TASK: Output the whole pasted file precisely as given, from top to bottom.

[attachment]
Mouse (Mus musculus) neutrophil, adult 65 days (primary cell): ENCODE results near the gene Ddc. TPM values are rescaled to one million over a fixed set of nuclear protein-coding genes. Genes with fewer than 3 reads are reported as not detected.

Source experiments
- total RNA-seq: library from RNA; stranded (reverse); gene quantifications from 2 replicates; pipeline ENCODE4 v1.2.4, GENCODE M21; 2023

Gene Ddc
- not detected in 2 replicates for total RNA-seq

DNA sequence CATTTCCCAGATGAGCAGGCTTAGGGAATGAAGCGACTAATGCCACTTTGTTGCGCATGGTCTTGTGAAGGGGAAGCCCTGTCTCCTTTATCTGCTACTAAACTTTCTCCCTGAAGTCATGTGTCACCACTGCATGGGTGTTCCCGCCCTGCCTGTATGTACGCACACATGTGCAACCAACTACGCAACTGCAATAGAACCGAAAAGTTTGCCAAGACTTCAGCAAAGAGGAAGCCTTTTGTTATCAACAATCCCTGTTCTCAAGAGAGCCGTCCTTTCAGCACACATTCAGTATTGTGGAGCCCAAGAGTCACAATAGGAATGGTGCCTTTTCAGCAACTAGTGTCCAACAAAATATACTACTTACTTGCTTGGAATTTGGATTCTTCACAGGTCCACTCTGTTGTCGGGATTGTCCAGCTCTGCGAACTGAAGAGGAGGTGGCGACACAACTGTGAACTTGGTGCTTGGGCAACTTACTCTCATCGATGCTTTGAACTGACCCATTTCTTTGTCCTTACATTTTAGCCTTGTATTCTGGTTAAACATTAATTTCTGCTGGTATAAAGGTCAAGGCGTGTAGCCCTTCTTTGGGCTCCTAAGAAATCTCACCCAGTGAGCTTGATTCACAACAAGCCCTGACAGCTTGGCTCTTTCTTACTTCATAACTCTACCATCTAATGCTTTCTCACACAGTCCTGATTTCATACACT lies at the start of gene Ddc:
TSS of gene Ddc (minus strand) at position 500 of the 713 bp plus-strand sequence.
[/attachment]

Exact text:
Mouse (Mus musculus) neutrophil, adult 65 days (primary cell): ENCODE results near the gene Ddc. TPM values are rescaled to one million over a fixed set of nuclear protein-coding genes. Genes with fewer than 3 reads are reported as not detected.

Source experiments
- total RNA-seq: library from RNA; stranded (reverse); gene quantifications from 2 replicates; pipeline ENCODE4 v1.2.4, GENCODE M21; 2023

Gene Ddc
- not detected in 2 replicates for total RNA-seq

DNA sequence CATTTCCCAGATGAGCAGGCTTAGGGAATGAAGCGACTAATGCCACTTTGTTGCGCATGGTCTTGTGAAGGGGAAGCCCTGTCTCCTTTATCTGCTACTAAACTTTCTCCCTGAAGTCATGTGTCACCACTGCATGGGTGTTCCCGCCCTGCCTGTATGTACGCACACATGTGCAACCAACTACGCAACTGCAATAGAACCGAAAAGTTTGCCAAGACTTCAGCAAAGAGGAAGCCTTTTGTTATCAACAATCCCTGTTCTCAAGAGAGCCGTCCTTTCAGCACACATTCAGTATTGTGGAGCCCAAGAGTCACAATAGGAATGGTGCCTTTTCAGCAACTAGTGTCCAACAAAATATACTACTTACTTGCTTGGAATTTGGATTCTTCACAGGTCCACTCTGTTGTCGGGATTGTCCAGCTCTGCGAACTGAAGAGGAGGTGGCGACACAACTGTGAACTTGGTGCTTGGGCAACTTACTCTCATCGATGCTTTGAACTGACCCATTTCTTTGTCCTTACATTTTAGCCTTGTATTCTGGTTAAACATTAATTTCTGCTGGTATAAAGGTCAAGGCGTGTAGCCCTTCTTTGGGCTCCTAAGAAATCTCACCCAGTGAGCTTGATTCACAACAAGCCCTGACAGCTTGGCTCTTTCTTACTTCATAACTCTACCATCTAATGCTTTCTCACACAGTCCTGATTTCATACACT lies at the start of gene Ddc:
TSS of gene Ddc (minus strand) at position 500 of the 713 bp plus-strand sequence.